Indiana’s infant mortality rates are not going down. In the past few years they’ve actually ticked up slightly. Health leaders gathered at an Infant Mortality Summit lead by Community Health Network to discuss ways to reduce Indiana’s high rate.
In 2016, 623 Indiana babies died before their first birthday. That's one of the highest rates in the nation.
The reasons are complicated and linked to Indiana’s poor health measures including smoking, chronic disease and poverty.
Community Health Network's Dr. Indy Lane spoke at the summit in Indianapolis. She says many mothers in Indiana do not get the recommended prenatal care.
"Because they have a lot of other obligations that at time seem like more of a priority," Lane says. "They don’t realize the impact it’s having on their pregnancy because they are just trying to get through the day."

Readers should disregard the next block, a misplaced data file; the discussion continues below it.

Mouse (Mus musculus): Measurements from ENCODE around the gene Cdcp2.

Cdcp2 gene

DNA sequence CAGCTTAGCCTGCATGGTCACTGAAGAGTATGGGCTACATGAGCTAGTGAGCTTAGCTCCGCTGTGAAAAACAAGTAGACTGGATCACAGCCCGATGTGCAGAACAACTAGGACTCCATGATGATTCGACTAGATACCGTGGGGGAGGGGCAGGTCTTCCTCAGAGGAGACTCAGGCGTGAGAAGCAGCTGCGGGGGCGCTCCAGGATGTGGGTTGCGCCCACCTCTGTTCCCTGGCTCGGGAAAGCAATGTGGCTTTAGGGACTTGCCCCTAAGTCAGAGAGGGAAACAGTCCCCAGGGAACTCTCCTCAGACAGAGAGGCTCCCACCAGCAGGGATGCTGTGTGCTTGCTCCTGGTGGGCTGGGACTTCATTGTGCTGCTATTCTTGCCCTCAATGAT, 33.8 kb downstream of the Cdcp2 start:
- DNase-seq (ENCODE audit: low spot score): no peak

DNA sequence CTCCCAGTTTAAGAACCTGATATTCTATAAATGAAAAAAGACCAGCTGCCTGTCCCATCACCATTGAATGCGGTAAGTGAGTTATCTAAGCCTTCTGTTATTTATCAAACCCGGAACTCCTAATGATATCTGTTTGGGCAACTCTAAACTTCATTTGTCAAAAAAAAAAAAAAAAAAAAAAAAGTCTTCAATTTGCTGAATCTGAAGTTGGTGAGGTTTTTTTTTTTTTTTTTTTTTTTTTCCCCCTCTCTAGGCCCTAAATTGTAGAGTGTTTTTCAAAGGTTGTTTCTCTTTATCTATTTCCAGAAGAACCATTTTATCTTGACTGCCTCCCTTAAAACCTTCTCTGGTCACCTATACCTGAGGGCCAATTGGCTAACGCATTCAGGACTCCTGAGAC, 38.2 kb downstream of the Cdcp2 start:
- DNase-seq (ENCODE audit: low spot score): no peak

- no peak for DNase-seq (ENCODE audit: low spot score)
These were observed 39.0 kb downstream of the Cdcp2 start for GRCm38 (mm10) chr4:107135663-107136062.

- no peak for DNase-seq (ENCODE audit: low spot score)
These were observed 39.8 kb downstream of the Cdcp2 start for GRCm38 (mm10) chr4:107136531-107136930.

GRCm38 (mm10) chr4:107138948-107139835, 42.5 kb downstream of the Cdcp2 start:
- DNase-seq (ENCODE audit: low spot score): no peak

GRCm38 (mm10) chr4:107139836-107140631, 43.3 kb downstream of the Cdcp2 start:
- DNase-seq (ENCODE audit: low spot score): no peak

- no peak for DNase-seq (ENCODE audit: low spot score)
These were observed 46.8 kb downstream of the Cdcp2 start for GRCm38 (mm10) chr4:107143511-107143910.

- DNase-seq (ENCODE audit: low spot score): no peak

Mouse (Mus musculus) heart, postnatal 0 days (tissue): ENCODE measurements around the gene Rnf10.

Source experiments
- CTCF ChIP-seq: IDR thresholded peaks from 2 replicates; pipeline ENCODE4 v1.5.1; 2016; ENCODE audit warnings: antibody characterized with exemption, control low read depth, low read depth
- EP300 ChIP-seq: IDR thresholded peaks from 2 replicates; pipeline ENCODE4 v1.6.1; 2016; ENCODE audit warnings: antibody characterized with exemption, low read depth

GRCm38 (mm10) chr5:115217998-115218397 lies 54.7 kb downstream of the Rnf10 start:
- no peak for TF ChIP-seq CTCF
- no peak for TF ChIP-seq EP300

African American infants in Indiana are twice as likely to die than white infants.
Counties with the highest rates of infant mortality are in northern and central Indiana.
Rep. Cindy Kirchhofer (R-Beech Grove) says access to care is one piece of the puzzle.
"Making sure that we have ancillary support, not only physicians but other treatment providers for wrap around services to make sure mom gets the support she needs," says Kirchhofer.
Other factors that influence infant mortality are unsafe sleep practices and premature births.
Areas where Indiana has improved include breastfeeding rates and reduced smoking during pregnancy.